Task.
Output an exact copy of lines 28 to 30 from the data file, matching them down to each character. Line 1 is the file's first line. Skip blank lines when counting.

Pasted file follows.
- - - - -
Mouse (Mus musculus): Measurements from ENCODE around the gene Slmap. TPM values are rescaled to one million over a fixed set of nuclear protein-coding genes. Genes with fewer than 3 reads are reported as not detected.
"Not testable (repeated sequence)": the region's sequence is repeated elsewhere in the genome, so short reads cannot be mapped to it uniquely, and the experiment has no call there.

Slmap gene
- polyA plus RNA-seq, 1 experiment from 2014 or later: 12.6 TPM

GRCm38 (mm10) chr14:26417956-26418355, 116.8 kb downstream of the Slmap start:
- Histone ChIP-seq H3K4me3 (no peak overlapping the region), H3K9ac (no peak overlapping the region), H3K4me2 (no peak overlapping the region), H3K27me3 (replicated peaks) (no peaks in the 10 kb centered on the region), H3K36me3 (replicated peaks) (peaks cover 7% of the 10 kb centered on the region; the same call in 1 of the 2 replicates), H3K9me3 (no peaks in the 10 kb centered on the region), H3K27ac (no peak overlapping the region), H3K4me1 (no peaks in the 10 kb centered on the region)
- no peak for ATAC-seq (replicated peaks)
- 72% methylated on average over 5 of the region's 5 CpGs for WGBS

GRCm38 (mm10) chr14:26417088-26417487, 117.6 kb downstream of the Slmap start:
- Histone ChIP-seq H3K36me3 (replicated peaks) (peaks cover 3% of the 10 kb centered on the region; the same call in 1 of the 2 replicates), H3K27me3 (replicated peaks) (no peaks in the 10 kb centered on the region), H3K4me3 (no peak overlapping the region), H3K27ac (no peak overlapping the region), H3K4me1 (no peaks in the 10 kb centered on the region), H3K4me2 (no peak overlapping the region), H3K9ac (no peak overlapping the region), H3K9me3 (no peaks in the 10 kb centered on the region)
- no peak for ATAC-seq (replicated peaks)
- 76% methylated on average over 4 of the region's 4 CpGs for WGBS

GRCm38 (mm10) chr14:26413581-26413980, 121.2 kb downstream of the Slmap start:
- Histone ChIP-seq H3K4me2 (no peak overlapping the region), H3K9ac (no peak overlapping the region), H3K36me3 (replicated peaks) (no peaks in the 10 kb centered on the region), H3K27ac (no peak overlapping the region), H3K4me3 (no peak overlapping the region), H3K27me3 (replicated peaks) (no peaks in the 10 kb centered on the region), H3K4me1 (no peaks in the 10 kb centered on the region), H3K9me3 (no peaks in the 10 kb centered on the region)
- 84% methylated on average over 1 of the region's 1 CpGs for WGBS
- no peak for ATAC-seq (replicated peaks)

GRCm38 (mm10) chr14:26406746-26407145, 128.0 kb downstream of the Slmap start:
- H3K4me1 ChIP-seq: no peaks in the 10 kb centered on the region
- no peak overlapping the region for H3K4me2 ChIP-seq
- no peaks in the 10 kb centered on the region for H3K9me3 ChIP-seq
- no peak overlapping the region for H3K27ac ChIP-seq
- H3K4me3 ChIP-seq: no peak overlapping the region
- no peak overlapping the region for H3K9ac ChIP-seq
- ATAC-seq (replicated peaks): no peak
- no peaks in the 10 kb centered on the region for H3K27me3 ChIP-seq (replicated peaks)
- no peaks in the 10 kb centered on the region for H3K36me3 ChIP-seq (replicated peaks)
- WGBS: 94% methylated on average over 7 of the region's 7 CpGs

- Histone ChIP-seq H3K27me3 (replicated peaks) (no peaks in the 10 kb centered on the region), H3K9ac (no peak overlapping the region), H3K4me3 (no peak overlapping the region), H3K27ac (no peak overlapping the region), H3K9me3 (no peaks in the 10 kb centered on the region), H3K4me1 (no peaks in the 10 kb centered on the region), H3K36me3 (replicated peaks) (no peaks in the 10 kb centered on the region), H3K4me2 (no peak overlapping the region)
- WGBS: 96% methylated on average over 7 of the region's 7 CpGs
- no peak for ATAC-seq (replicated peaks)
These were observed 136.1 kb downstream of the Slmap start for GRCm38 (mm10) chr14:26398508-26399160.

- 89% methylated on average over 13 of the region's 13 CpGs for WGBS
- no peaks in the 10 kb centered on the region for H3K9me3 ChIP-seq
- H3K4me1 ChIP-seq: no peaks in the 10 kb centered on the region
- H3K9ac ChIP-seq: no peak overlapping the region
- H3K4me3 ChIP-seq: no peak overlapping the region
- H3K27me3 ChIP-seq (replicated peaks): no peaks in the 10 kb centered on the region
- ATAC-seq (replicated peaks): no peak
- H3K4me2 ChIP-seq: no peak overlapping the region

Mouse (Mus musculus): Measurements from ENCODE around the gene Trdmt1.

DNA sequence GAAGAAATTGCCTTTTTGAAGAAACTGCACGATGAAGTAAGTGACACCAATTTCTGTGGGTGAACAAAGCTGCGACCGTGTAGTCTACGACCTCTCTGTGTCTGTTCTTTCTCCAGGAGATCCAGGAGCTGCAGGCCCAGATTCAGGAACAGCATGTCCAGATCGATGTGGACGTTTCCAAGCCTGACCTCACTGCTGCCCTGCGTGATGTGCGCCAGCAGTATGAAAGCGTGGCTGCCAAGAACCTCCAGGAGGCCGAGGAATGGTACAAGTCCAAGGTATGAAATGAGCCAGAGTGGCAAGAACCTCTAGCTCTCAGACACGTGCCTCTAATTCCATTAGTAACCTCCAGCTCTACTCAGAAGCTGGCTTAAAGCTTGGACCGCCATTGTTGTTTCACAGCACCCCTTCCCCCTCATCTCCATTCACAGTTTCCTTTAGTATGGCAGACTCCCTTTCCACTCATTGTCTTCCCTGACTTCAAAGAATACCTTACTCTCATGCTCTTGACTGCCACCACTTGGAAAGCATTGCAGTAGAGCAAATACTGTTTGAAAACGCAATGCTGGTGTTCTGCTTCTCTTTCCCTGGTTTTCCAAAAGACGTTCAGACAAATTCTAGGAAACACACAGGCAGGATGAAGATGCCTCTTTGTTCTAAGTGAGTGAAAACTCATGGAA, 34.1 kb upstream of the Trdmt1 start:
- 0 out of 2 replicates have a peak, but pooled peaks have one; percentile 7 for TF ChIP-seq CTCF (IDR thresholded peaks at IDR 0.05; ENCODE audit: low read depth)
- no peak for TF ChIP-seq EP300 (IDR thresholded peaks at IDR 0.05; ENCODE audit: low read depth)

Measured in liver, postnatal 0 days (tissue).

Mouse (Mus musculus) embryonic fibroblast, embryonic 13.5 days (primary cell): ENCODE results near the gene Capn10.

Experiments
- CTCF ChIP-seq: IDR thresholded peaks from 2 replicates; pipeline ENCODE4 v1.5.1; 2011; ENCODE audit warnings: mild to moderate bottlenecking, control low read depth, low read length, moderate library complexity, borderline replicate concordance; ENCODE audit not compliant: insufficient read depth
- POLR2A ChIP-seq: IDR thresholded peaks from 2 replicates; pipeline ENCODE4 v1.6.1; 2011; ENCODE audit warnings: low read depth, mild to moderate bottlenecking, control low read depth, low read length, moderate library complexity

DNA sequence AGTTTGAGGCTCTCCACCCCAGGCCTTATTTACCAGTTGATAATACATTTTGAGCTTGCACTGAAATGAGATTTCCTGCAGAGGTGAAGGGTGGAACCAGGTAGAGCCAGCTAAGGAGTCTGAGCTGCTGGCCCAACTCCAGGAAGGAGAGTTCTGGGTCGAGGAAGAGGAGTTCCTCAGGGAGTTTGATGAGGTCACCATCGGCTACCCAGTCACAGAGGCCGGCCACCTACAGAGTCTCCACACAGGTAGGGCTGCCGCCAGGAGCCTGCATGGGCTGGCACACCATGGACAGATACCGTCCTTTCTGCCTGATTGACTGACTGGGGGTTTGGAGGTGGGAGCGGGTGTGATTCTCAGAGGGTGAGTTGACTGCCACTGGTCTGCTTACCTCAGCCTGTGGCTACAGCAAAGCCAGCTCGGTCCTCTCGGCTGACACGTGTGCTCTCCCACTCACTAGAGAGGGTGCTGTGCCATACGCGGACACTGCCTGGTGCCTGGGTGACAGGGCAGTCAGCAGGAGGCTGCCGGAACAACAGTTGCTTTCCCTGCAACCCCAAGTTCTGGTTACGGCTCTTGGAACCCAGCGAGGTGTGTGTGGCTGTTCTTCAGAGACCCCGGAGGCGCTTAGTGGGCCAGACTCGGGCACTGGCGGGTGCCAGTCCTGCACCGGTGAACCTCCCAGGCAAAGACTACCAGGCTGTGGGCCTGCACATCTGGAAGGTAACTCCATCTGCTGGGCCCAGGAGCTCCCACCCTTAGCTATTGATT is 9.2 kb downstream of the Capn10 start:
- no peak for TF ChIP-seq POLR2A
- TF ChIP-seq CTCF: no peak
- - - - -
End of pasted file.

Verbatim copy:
- Histone ChIP-seq H3K27me3 (replicated peaks) (no peaks in the 10 kb centered on the region), H3K9ac (no peak overlapping the region), H3K4me3 (no peak overlapping the region), H3K27ac (no peak overlapping the region), H3K9me3 (no peaks in the 10 kb centered on the region), H3K4me1 (no peaks in the 10 kb centered on the region), H3K36me3 (replicated peaks) (no peaks in the 10 kb centered on the region), H3K4me2 (no peak overlapping the region)
- WGBS: 96% methylated on average over 7 of the region's 7 CpGs
- no peak for ATAC-seq (replicated peaks)